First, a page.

• I read several books by Meindert DeJong as a child, and The House of Sixty Fathers was one of my favorites. The story follows a young Chinese boy and his pig who get separated from his parents during the Japanese invasion of China in the 1930s.

 

Fantasy and Adventure

(from literary artists who happen to be Christians)

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  • My husband read The Wingfeather Saga aloud to the boys, and they’ve been begging me constantly to check on the status of book four for months. They’ll be on pins and needles until July. This series is written by singer-songwriter Andrew Peterson, who has a gift of words and imagination!

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Young Ladies

I had a lengthy Facebook conversation recently with a couple friends/blog readers. One asked about book recommendations for a sensitive 12-going-on-16-year-old girl who has exhausted the regular feminine book-list classics (and then some), but isn’t quite ready for more mature fare. I had to think beyond boys and fantasy books and relive a bit of my own childhood and early adulthood, but we came up with a long list to keep her busy all summer long. (P.S. I love my Facebook world.)

So, for young ladies who have exhausted All-of-a-Kind Family, Understood Betsy (adore!), The Railway Children (by E. Nesbit, one of her only non-fantasy books), Rebecca of Sunnybrook Farm, Heidi (of course), Cheaper by the Dozen (and sequel), and books by L.M. Montgomery, Frances Hodgson Burnett, Louisa May Alcott, and even Jane Austen, may I suggest:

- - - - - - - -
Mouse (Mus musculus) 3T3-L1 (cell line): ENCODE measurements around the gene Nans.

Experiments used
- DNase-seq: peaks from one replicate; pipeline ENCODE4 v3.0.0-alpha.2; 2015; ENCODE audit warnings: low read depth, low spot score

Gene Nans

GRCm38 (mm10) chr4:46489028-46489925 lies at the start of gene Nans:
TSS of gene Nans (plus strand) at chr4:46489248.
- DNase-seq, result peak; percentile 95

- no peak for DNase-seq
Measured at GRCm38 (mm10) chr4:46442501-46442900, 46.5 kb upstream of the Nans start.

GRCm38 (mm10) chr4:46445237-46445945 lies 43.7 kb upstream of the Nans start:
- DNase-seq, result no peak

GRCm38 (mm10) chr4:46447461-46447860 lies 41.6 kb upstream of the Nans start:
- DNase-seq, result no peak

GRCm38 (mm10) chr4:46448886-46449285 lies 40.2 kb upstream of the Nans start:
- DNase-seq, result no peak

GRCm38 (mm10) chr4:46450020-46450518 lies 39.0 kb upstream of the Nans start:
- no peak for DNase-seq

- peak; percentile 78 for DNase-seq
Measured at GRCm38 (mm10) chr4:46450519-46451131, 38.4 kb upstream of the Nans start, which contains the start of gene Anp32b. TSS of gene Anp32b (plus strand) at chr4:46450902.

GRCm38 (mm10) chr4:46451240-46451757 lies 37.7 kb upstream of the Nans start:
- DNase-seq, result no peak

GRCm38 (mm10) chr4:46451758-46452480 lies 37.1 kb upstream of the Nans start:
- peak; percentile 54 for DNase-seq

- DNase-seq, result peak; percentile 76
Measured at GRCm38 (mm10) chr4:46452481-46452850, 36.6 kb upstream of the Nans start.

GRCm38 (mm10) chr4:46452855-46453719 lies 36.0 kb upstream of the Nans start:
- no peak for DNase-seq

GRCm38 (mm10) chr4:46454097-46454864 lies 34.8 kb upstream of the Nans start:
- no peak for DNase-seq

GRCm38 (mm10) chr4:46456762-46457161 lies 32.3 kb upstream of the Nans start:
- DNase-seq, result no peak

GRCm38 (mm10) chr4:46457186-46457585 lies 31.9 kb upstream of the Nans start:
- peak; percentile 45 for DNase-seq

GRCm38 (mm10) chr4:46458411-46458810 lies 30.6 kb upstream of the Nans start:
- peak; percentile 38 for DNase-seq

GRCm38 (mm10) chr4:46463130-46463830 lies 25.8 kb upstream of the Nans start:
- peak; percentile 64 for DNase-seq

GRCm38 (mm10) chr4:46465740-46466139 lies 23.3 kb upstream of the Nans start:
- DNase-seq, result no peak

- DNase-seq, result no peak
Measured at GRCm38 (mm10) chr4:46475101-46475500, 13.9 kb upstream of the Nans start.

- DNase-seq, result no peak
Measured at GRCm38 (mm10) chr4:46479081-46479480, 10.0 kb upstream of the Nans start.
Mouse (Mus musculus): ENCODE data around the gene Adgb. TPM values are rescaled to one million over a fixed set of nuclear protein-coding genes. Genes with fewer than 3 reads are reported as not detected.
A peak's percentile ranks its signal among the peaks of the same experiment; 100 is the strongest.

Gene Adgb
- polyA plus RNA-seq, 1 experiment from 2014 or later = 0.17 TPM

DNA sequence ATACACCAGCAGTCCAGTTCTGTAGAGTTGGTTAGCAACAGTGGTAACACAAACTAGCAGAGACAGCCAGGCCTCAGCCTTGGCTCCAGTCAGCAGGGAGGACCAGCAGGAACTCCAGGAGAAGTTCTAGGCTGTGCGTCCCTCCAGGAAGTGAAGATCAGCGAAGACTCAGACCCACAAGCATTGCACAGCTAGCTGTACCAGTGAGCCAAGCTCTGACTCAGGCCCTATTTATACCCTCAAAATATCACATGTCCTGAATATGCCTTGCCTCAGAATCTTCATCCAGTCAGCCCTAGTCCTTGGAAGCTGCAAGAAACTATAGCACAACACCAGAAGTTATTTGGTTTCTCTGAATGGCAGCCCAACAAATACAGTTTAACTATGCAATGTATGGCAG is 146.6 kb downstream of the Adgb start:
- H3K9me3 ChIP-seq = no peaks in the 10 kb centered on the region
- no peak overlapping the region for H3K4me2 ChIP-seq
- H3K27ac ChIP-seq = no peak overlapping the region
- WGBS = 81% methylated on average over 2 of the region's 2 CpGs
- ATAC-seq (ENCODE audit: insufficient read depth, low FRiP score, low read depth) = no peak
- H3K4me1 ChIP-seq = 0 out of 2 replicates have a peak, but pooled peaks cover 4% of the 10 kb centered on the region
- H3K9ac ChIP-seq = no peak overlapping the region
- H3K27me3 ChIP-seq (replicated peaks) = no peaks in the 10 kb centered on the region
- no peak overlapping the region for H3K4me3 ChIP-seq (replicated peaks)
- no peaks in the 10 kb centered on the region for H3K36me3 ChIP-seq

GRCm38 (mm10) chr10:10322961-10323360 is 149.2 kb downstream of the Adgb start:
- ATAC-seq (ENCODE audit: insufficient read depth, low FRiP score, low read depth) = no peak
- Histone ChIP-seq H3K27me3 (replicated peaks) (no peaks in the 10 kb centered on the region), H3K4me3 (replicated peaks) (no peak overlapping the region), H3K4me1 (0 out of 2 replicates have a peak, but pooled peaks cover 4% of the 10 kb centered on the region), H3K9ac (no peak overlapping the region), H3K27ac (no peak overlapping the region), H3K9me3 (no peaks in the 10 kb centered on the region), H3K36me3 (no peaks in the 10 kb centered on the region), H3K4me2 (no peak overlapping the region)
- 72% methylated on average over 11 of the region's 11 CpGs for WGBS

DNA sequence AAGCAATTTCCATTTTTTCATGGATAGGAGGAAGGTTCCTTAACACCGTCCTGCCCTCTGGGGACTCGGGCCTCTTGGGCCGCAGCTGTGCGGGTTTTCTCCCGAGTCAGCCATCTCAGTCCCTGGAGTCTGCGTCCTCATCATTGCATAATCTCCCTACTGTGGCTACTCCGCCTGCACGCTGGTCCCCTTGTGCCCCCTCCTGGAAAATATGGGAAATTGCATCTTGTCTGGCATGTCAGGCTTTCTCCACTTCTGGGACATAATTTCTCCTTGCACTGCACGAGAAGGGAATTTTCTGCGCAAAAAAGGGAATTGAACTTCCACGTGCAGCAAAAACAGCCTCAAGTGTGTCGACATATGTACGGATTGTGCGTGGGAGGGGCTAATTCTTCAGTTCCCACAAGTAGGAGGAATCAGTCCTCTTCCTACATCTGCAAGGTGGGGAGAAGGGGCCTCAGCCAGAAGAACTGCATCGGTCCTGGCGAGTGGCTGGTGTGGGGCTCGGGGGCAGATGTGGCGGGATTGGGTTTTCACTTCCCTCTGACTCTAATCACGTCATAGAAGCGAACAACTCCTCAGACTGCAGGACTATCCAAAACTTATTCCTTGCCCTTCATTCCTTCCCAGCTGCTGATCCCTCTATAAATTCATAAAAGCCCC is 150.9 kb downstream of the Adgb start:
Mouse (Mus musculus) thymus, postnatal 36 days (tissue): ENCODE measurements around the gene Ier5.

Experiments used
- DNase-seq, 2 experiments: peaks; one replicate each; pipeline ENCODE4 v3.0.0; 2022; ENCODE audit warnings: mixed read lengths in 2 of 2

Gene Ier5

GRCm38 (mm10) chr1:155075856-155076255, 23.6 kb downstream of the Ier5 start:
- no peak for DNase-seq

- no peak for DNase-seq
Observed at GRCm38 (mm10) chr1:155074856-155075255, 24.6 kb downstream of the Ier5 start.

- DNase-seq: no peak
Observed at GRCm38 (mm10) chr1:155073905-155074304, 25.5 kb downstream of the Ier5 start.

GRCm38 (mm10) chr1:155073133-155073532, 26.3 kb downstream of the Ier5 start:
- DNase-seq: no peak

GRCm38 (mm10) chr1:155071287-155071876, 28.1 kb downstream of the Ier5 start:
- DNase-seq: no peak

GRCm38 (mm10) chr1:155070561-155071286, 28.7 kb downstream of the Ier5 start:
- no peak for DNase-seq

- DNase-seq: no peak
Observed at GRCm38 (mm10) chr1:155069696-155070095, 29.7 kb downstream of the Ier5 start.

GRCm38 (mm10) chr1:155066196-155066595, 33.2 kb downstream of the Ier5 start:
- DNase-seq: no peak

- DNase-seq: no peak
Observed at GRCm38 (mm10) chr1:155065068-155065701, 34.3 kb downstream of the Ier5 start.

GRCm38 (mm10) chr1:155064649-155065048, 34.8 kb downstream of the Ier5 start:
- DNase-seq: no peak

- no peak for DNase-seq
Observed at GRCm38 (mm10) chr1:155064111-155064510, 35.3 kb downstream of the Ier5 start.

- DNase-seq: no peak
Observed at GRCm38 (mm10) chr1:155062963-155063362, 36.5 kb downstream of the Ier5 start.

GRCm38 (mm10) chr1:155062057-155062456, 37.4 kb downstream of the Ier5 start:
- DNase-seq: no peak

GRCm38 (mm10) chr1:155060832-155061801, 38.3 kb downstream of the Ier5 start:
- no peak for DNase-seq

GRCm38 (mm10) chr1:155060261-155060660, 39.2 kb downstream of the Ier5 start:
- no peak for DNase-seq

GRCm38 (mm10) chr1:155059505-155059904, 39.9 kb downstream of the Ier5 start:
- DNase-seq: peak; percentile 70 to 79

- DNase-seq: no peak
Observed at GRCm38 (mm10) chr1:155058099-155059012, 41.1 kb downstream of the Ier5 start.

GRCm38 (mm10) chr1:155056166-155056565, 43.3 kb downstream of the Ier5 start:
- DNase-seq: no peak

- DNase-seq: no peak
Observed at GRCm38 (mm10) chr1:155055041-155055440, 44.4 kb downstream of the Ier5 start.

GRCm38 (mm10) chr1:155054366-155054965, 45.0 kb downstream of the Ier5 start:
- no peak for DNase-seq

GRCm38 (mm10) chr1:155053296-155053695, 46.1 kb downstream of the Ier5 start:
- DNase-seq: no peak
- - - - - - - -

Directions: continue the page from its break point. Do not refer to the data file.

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The novels listed, most of them romance novels, are certainly idealistic and occasionally preachy. But I loved them as a sensitive young lady who did not enjoy tragic or dark stories, and I still enjoy a clean romance story!

Have you read any George MacDonald, Gene Stratton-Porter, or E.P. Roe novels?
What were your favorites?

8 comments:

Pamster said...

I loved earnest, moral stories as a kid. Macdonald and Stratton-Porter were big faves. I absolutely adore Girl of the Limberlost.

Danielle said...

I loved The Girl of the Limberlost!!!! When I was in high school I also loved the Jan Karon books and Dorothy Sayers mysteries. Lord of the Rings too!

Anonymous said...

So since we chatted she and I came up with a few more ideas as well (Rosamunde Pilcher, Vilette, The Help, etc.) but I am so thrilled by all the used books arriving at my door right now for the summer. : ) I'll have to take a picture. I am so glad you did this post!